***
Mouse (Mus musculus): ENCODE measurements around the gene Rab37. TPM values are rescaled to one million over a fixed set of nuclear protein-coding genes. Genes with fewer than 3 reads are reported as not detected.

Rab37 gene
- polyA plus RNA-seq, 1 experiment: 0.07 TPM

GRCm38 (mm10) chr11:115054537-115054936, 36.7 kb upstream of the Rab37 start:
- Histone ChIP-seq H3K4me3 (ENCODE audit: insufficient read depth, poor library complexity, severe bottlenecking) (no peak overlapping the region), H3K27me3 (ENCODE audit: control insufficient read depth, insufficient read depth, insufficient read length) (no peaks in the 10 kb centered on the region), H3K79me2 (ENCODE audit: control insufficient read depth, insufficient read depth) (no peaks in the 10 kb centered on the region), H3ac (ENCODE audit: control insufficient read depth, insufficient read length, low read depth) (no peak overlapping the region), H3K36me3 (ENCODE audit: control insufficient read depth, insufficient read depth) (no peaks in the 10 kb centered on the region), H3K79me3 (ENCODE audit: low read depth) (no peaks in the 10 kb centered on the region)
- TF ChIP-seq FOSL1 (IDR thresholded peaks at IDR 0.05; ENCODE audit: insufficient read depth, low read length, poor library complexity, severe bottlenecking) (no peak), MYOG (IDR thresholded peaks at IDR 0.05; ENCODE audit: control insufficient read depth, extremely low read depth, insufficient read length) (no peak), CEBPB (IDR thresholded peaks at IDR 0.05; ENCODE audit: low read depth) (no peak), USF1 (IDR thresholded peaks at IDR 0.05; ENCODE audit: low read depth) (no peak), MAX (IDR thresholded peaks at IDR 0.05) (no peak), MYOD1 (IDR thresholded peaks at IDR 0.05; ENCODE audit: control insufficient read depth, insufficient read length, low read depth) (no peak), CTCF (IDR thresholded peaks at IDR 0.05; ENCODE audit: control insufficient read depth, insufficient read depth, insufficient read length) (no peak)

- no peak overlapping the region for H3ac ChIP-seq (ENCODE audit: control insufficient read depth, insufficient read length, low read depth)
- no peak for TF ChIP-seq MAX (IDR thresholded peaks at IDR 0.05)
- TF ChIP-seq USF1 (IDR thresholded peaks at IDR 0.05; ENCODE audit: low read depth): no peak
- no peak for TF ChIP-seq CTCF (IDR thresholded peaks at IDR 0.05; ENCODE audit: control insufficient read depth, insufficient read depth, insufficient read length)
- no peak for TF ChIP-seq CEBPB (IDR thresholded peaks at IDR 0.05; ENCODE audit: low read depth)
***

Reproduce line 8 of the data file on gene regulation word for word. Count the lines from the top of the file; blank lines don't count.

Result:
- no peak for TF ChIP-seq MAX (IDR thresholded peaks at IDR 0.05)